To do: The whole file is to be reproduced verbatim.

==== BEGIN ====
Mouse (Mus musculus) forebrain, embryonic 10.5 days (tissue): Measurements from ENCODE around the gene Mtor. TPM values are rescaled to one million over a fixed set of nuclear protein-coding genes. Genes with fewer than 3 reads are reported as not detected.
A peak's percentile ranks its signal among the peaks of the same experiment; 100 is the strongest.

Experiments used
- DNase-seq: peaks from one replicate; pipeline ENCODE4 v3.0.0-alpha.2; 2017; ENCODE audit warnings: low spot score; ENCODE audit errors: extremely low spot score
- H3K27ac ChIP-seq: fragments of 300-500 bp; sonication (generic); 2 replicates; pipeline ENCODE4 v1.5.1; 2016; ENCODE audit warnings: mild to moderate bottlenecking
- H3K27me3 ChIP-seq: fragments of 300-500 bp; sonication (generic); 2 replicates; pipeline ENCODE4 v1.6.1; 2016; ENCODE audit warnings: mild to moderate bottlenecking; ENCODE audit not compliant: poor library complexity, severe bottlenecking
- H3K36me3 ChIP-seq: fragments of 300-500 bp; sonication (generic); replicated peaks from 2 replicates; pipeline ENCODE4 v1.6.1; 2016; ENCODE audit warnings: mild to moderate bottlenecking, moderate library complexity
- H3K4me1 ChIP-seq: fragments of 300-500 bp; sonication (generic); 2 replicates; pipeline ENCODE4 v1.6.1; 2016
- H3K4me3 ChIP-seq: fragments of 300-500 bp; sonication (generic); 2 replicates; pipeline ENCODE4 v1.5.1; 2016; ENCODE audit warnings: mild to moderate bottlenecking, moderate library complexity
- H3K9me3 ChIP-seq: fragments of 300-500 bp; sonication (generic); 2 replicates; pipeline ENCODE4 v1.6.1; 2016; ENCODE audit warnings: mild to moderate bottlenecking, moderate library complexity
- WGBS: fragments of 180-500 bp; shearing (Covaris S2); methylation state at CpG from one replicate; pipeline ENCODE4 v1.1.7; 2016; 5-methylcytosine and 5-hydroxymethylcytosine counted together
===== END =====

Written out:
Mouse (Mus musculus) forebrain, embryonic 10.5 days (tissue): Measurements from ENCODE around the gene Mtor. TPM values are rescaled to one million over a fixed set of nuclear protein-coding genes. Genes with fewer than 3 reads are reported as not detected.
A peak's percentile ranks its signal among the peaks of the same experiment; 100 is the strongest.

Experiments used
- DNase-seq: peaks from one replicate; pipeline ENCODE4 v3.0.0-alpha.2; 2017; ENCODE audit warnings: low spot score; ENCODE audit errors: extremely low spot score
- H3K27ac ChIP-seq: fragments of 300-500 bp; sonication (generic); 2 replicates; pipeline ENCODE4 v1.5.1; 2016; ENCODE audit warnings: mild to moderate bottlenecking
- H3K27me3 ChIP-seq: fragments of 300-500 bp; sonication (generic); 2 replicates; pipeline ENCODE4 v1.6.1; 2016; ENCODE audit warnings: mild to moderate bottlenecking; ENCODE audit not compliant: poor library complexity, severe bottlenecking
- H3K36me3 ChIP-seq: fragments of 300-500 bp; sonication (generic); replicated peaks from 2 replicates; pipeline ENCODE4 v1.6.1; 2016; ENCODE audit warnings: mild to moderate bottlenecking, moderate library complexity
- H3K4me1 ChIP-seq: fragments of 300-500 bp; sonication (generic); 2 replicates; pipeline ENCODE4 v1.6.1; 2016
- H3K4me3 ChIP-seq: fragments of 300-500 bp; sonication (generic); 2 replicates; pipeline ENCODE4 v1.5.1; 2016; ENCODE audit warnings: mild to moderate bottlenecking, moderate library complexity
- H3K9me3 ChIP-seq: fragments of 300-500 bp; sonication (generic); 2 replicates; pipeline ENCODE4 v1.6.1; 2016; ENCODE audit warnings: mild to moderate bottlenecking, moderate library complexity
- WGBS: fragments of 180-500 bp; shearing (Covaris S2); methylation state at CpG from one replicate; pipeline ENCODE4 v1.1.7; 2016; 5-methylcytosine and 5-hydroxymethylcytosine counted together